If the narcissistic infant perceives the mother, and specifically the mother’s breast, as part of himself, then it’s conceivable that he would regard the transitional object as representing that part of himself which has been cut off, or castrated. Is it conceivable that the (Lacanian) phallus = the (Winnicottian) breast? This equation would work, except for Lacan’s insistence that objet a isn’t what the mother has but that which she desires. The infant perceives that his mother has lost her desire for him because of something he has lost. In Winnicott, the lost object isn’t what the mother desires and searches for, but what the infant desires and has now been detached from him.

There’s a reasonably coherent body of empirical evidence supporting Winnicott’s position: children with secure attachments to their mothers are more comfortable exploring strange situations — what Winnicott might call unfamiliar intermediate territories — than are children with insecure or ambivalent maternal attachments. I don’t know what empirical research has been done on transitional objects.

I’ll probably write a second post about Winnicott’s book, focusing specifically on the intermediate territory between subjective and objective realities.



  1. nr 7 should read DEcathected, rather than catchected.


    Comment by radu — 15 December 2012 @ 5:28 pm

  2. So it should. I’d already decathected from this post, so having this transcription error pointed out to me aroused no defensive response — at least none of which I’m consciously aware.


    Comment by ktismatics — 15 December 2012 @ 5:39 pm

    • did the article serve as a transitional object?


      Comment by radu — 15 December 2012 @ 5:41 pm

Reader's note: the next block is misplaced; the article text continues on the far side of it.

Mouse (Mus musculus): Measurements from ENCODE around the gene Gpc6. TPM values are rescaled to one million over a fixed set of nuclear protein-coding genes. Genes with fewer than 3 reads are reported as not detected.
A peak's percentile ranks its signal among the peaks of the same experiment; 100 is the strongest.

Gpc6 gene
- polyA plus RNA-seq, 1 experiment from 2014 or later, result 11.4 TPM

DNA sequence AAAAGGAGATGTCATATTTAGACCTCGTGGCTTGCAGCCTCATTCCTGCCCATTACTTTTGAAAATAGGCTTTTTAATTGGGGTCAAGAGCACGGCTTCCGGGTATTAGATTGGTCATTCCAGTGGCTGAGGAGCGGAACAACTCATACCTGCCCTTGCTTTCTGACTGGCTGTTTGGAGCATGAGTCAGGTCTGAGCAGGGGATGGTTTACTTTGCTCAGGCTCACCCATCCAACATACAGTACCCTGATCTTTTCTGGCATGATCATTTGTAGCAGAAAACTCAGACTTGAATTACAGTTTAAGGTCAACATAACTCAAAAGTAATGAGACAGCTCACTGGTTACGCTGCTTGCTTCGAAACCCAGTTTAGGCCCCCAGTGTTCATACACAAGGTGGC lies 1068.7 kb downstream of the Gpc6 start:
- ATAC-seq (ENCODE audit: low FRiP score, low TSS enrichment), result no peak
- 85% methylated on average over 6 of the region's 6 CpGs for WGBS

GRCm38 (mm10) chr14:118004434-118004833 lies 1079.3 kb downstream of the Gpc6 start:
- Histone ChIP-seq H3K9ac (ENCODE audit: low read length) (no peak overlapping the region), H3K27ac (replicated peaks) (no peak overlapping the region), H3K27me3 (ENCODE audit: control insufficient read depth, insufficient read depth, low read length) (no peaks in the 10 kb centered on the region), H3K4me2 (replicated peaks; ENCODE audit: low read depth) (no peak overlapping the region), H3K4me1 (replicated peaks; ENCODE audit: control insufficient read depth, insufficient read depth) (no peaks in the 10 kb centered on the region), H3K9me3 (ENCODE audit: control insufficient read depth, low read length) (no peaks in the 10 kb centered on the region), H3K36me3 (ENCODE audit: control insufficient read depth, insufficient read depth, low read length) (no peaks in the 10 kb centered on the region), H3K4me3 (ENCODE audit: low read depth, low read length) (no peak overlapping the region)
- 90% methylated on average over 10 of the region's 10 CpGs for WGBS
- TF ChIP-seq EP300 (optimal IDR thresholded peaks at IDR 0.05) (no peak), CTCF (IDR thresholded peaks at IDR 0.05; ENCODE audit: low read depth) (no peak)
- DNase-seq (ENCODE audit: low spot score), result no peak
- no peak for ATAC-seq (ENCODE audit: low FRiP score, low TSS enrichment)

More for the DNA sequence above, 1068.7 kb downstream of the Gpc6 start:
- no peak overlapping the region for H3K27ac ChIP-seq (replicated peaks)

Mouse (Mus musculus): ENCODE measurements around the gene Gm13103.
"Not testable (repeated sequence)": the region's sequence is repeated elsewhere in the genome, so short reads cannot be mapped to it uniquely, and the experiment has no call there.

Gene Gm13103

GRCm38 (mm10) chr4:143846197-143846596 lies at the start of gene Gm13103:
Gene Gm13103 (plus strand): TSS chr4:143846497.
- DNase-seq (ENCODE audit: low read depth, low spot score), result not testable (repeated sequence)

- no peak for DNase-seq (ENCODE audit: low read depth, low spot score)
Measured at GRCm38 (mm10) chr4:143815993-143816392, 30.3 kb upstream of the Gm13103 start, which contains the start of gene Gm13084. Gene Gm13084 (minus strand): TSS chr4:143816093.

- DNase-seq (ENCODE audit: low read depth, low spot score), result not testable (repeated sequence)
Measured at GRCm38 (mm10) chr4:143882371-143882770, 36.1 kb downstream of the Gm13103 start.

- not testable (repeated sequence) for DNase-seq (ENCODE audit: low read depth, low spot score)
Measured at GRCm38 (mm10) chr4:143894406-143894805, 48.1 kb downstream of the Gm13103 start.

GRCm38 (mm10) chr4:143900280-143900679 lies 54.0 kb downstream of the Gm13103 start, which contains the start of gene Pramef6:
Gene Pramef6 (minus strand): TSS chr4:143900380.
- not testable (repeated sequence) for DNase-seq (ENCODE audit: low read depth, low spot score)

3. I am writing a paper on transference for a metapsychology class (psy phd) and I only have 4 days left. I would love to read Melanie Klein, une pensée vivante by Lauret and Raynaud… I am not so sure I understand what differentiates her from Freud in terms of technique (working with adults, not with children).


    Comment by radu — 15 December 2012 @ 5:44 pm

  4. Possibly it aided in my transition away from Lacan, although that particular attachment was never very secure.


    Comment by ktismatics — 15 December 2012 @ 5:51 pm

    • I hear you. I have got to keep on reading unfortunately. Well, this isn’t so unfortunate actually, I enjoy it. Have a good evening.


      Comment by radu — 15 December 2012 @ 6:04 pm

  5. “although that particular attachment was never very secure.”



    Comment by Patrick Mullins — 15 December 2012 @ 6:00 pm

  6. Not to worry, radu — 4 years from now you won’t even remember you wrote this paper unless someone comes along to trigger the return of the repressed.


    Comment by ktismatics — 15 December 2012 @ 6:02 pm

  7. I am striving to avoid creating new repressable material :-)


    Comment by radu — 15 December 2012 @ 6:04 pm

  8. I would like to continue this conversation later on this year , after the fateful 20th of December (my deadline).


    Comment by radu — 15 December 2012 @ 6:05 pm

  9. I look forward to learning something from your investigations, but isn’t the world supposed to end on the 21st?


    Comment by ktismatics — 15 December 2012 @ 6:09 pm

    • well doesn’t that leave us a window of one day?


      Comment by radu — 15 December 2012 @ 6:11 pm

  10. I’m trying to remember which high floor in a Kansas City hotel it was where the kindergarten-repressed renewed itself, but in a somewhat more stately manner.


    Comment by Patrick Mullins — 15 December 2012 @ 6:15 pm

    • partial objects scattered all around. You may think I have read your post carefully, to be able to pinpoint your 2 letter omission, but in fact it was my mother who landed on your wordpress page in reaction to my posting the winnicott 1 to 7 quote on facebook. Then she was confused by the contradiction. The rest you know.